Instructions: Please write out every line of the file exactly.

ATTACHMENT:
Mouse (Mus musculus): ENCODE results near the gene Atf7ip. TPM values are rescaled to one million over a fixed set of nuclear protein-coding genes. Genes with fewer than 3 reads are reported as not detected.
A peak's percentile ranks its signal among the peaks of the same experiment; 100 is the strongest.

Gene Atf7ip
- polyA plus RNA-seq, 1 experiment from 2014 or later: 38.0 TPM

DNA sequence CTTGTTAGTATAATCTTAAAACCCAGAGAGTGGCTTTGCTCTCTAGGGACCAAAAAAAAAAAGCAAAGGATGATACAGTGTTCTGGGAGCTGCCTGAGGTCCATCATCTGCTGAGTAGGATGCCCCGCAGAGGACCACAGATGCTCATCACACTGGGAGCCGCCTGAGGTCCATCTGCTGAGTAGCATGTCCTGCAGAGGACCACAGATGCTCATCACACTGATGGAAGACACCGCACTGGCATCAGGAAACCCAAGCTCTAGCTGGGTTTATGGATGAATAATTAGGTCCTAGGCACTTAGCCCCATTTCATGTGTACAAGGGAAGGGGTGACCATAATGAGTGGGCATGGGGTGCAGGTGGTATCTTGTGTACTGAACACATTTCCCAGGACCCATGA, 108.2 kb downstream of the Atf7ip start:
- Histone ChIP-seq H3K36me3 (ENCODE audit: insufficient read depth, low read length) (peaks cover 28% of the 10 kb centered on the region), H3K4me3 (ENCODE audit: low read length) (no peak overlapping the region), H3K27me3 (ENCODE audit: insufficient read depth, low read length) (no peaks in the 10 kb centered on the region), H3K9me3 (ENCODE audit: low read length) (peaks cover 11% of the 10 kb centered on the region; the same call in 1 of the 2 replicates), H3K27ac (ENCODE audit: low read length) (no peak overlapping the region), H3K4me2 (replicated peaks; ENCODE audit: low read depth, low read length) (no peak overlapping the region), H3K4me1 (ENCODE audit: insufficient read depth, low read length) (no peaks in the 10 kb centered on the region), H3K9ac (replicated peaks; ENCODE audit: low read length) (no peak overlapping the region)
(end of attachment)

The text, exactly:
Mouse (Mus musculus): ENCODE results near the gene Atf7ip. TPM values are rescaled to one million over a fixed set of nuclear protein-coding genes. Genes with fewer than 3 reads are reported as not detected.
A peak's percentile ranks its signal among the peaks of the same experiment; 100 is the strongest.

Gene Atf7ip
- polyA plus RNA-seq, 1 experiment from 2014 or later: 38.0 TPM

DNA sequence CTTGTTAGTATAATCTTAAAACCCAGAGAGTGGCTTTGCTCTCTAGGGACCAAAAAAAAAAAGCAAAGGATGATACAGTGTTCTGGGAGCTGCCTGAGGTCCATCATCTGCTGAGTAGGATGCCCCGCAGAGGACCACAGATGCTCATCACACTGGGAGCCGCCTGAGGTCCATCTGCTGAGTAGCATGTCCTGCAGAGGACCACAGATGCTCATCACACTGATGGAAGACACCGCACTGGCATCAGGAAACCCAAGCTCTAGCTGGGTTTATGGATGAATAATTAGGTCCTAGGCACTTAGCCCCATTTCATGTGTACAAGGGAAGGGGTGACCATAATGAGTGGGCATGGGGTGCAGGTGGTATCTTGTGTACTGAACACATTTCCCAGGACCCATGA, 108.2 kb downstream of the Atf7ip start:
- Histone ChIP-seq H3K36me3 (ENCODE audit: insufficient read depth, low read length) (peaks cover 28% of the 10 kb centered on the region), H3K4me3 (ENCODE audit: low read length) (no peak overlapping the region), H3K27me3 (ENCODE audit: insufficient read depth, low read length) (no peaks in the 10 kb centered on the region), H3K9me3 (ENCODE audit: low read length) (peaks cover 11% of the 10 kb centered on the region; the same call in 1 of the 2 replicates), H3K27ac (ENCODE audit: low read length) (no peak overlapping the region), H3K4me2 (replicated peaks; ENCODE audit: low read depth, low read length) (no peak overlapping the region), H3K4me1 (ENCODE audit: insufficient read depth, low read length) (no peaks in the 10 kb centered on the region), H3K9ac (replicated peaks; ENCODE audit: low read length) (no peak overlapping the region)